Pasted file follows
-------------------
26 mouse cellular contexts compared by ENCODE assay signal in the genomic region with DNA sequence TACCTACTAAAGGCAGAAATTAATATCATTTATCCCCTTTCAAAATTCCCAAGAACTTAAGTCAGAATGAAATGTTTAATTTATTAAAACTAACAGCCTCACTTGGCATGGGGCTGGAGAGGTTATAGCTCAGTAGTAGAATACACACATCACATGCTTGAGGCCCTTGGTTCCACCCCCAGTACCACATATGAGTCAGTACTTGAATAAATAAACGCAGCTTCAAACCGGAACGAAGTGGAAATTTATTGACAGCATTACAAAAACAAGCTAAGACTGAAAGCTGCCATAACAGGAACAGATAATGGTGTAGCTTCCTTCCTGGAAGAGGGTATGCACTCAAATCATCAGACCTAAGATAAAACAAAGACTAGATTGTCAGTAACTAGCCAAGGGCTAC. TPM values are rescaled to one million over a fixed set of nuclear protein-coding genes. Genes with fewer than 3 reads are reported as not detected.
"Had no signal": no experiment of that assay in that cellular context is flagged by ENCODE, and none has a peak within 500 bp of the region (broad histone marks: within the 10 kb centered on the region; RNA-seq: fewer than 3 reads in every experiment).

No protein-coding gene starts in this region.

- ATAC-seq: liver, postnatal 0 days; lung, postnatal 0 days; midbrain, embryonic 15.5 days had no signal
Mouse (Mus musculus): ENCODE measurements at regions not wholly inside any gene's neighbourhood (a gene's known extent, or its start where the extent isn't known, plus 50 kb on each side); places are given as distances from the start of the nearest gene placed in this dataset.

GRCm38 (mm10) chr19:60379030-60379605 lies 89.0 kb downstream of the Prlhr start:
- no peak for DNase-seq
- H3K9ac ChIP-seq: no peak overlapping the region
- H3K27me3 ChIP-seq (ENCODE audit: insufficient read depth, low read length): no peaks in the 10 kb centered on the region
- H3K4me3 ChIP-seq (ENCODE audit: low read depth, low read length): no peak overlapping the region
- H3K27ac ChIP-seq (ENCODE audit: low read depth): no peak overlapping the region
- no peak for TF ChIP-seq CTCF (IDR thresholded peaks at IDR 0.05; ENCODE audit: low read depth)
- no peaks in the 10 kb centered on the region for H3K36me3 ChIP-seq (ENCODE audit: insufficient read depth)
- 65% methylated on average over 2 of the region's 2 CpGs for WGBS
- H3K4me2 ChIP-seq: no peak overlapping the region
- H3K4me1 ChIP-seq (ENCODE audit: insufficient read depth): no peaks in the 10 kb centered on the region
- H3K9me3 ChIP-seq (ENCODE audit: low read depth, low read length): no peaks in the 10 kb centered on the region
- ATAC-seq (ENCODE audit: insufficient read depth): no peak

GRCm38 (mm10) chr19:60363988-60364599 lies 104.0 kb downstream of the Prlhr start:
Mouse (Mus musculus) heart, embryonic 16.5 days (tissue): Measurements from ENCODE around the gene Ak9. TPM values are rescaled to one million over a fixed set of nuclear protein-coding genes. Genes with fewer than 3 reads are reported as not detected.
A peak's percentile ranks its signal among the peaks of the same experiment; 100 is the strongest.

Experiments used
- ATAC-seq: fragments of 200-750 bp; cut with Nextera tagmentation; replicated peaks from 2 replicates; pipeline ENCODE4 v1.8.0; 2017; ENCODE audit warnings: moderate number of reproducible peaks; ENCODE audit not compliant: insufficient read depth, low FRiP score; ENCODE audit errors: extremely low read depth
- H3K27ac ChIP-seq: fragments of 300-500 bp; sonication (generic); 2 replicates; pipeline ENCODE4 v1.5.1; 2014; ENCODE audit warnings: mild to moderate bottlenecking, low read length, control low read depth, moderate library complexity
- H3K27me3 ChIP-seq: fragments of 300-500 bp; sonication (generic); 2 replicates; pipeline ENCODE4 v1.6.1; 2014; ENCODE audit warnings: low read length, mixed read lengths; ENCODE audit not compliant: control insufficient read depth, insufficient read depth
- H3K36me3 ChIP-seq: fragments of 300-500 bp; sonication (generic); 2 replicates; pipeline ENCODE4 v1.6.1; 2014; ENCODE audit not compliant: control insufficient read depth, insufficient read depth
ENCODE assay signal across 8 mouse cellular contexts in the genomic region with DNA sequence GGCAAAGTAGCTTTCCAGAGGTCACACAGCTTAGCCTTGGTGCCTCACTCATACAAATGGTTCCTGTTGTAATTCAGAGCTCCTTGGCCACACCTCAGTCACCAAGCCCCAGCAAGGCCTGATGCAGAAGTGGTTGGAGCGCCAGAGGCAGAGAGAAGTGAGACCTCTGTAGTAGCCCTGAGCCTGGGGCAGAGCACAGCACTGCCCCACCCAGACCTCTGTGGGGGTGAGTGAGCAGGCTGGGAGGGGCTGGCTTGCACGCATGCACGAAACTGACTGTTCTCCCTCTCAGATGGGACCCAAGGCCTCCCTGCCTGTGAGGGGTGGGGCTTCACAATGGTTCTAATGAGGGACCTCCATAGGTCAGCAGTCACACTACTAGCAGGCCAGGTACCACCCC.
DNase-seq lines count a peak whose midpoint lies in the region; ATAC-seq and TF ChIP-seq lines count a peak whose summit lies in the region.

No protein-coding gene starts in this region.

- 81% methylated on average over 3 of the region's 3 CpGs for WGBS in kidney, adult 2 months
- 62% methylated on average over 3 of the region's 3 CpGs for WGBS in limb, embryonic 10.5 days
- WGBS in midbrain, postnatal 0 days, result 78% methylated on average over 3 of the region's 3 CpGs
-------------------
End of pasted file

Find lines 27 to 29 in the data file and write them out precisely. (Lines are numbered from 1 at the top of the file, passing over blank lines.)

ENCODE assay signal across 8 mouse cellular contexts in the genomic region with DNA sequence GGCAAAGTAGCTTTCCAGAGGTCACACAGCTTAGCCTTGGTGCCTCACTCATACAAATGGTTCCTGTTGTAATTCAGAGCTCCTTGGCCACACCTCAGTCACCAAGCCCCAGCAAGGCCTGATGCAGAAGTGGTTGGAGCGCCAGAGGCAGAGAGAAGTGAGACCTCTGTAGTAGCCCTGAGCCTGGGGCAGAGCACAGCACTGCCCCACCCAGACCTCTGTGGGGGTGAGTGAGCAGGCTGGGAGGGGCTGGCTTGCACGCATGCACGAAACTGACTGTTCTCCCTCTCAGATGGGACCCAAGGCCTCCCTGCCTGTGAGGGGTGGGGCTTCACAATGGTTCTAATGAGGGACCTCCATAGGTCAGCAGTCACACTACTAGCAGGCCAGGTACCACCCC.
DNase-seq lines count a peak whose midpoint lies in the region; ATAC-seq and TF ChIP-seq lines count a peak whose summit lies in the region.

No protein-coding gene starts in this region.